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Four years after pulling out of Japan, Binance, the world’s largest cryptocurrency exchange, is seeking a license to operate in Japan.




Binance, which is the biggest cryptocurrency exchange in the world, is seeking a license to operate in Japan following its retreat from the country four years ago as it didn’t have a permit. A source familiar with the matter was quoted as saying, “The nation’s easing approach to crypto and substantial potential for user growth are the key reasons for Binance’s renewed interest in the world’s third-largest economy.”

According to Japanese Prime Minister Fumio Kishida, the agenda for reinvigorating the economy falls under the rubric of “New Capitalism”, and includes the support of the growth of firms termed as Web3 firms.

The term Web3 refers to the idea of a decentralized internet built around blockchains; crypto’s underlying technology. The Prime Minister’s pursuit of “New Capitalism” comes as a response to the current problems of sluggish growth and growing inequality that Japan is currently facing. These issues have led the country’s politicians to start their work on numerous policies, from reforming crypto and NFT taxation to attracting talent in the crypto field. In a speech that he gave in London’s financial district in May, Kishida stated that Japan “will develop an environment for the promotion of Web3, such as blockchain, NFTs and the metaverse.”

When asked for a comment on the ongoing operations of the Cryptocurrency exchange company, a spokesperson said, “It would be inappropriate to comment on any conversation with regulators.” The spokesperson further added that Binance as a company is “committed to working with regulators and policymakers to shape policies that protect consumers, encourage innovation, and move our industry forward.”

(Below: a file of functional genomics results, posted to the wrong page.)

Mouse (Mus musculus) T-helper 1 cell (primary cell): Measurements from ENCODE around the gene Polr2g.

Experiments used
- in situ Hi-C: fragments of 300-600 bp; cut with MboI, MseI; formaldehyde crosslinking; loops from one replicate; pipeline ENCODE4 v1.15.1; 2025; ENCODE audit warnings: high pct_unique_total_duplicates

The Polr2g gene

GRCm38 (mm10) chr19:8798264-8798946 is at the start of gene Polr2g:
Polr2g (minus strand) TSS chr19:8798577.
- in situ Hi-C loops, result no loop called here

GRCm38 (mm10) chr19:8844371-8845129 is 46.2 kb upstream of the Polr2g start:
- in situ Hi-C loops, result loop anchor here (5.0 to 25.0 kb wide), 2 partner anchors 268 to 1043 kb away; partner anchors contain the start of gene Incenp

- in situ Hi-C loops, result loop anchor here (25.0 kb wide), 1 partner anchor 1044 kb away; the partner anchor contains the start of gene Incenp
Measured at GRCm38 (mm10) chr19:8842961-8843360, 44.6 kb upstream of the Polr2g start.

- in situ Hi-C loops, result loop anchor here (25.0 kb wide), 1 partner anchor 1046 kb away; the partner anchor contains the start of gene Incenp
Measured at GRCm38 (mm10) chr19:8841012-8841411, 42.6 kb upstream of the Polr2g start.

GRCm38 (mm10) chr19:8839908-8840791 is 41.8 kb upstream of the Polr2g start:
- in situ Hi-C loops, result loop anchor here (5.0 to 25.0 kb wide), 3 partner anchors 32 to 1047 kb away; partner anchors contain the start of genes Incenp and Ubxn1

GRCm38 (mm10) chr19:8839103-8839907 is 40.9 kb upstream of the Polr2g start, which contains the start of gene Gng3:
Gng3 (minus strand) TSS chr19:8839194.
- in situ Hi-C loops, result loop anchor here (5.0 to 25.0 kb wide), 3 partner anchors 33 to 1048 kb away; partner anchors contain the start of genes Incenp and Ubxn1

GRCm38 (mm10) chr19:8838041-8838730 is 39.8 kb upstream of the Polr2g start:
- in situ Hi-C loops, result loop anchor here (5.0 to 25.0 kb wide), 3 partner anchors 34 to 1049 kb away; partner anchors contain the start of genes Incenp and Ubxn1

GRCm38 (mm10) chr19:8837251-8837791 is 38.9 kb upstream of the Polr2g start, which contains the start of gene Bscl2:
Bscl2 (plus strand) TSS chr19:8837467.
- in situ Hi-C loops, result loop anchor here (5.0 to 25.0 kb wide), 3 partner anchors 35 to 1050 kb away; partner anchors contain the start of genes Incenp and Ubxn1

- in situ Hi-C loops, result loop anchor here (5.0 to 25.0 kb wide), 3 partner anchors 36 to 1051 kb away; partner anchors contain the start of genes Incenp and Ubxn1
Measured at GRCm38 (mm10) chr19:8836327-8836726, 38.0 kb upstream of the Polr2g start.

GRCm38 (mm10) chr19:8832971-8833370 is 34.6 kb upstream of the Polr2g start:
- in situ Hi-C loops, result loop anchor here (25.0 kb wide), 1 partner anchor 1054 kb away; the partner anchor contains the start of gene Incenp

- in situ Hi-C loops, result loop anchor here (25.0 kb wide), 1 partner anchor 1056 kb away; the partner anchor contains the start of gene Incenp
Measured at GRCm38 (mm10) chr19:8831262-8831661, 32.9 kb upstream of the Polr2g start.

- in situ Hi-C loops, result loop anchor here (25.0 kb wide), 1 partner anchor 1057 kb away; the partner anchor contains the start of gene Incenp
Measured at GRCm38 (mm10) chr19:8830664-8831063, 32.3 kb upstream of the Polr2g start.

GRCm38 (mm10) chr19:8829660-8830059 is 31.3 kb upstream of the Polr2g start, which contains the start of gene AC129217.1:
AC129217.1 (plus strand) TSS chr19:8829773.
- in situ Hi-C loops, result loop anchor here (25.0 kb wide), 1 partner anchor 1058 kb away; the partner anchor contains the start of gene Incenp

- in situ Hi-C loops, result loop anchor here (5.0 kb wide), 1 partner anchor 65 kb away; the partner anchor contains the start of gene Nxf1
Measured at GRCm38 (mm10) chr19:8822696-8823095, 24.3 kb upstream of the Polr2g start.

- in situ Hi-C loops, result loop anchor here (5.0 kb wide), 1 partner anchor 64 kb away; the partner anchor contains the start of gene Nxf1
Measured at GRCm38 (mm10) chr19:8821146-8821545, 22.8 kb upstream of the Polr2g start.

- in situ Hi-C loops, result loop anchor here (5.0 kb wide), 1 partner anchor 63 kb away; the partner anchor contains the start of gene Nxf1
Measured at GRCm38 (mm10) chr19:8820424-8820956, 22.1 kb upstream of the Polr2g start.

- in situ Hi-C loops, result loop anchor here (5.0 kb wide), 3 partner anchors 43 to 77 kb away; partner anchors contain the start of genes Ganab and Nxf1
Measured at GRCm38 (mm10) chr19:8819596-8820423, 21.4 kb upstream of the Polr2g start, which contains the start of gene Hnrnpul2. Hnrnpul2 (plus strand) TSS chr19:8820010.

Binance, which is the largest cryptocurrency exchange in the world in terms of daily trading volumes of cryptocurrencies, was founded in 2017 by developer Changpeng Zhao. The company is currently registered in the Cayman Islands. Binance was initially based in China, but following the Chinese Government’s increasing regulation of cryptocurrency, it moved its headquarters to the country. Its CEO, Changpeng Zhao, has previously established Fusion Systems in 2005 in Shanghai. In the year 2013, he joined as the third member of the cryptocurrency wallet’s team. He also worked at OK Coin as CTO for approximately a year.

After its move out of Chinese headquarters and into Japan, the company grew to become the largest cryptocurrency exchange with a market capitalization of $1.3 billion by January 2018. In the next two months following its success, Binance announced its intentions to open an office in Malta after regulations were made stricter in both China and Japan. It signed a memorandum of understanding with the government in Bermuda. It also signed a similar memorandum with the Malta Stock Exchange to develop a platform for trading security tokens. The company also announced the creation of Binance Jersey in 2019, which is an independent entity from its parent exchange, intending to expand its influence in Europe. Presently, Binance operates in several countries in Asia such as Thailand, Malaysia, Indonesia, and India through partnerships.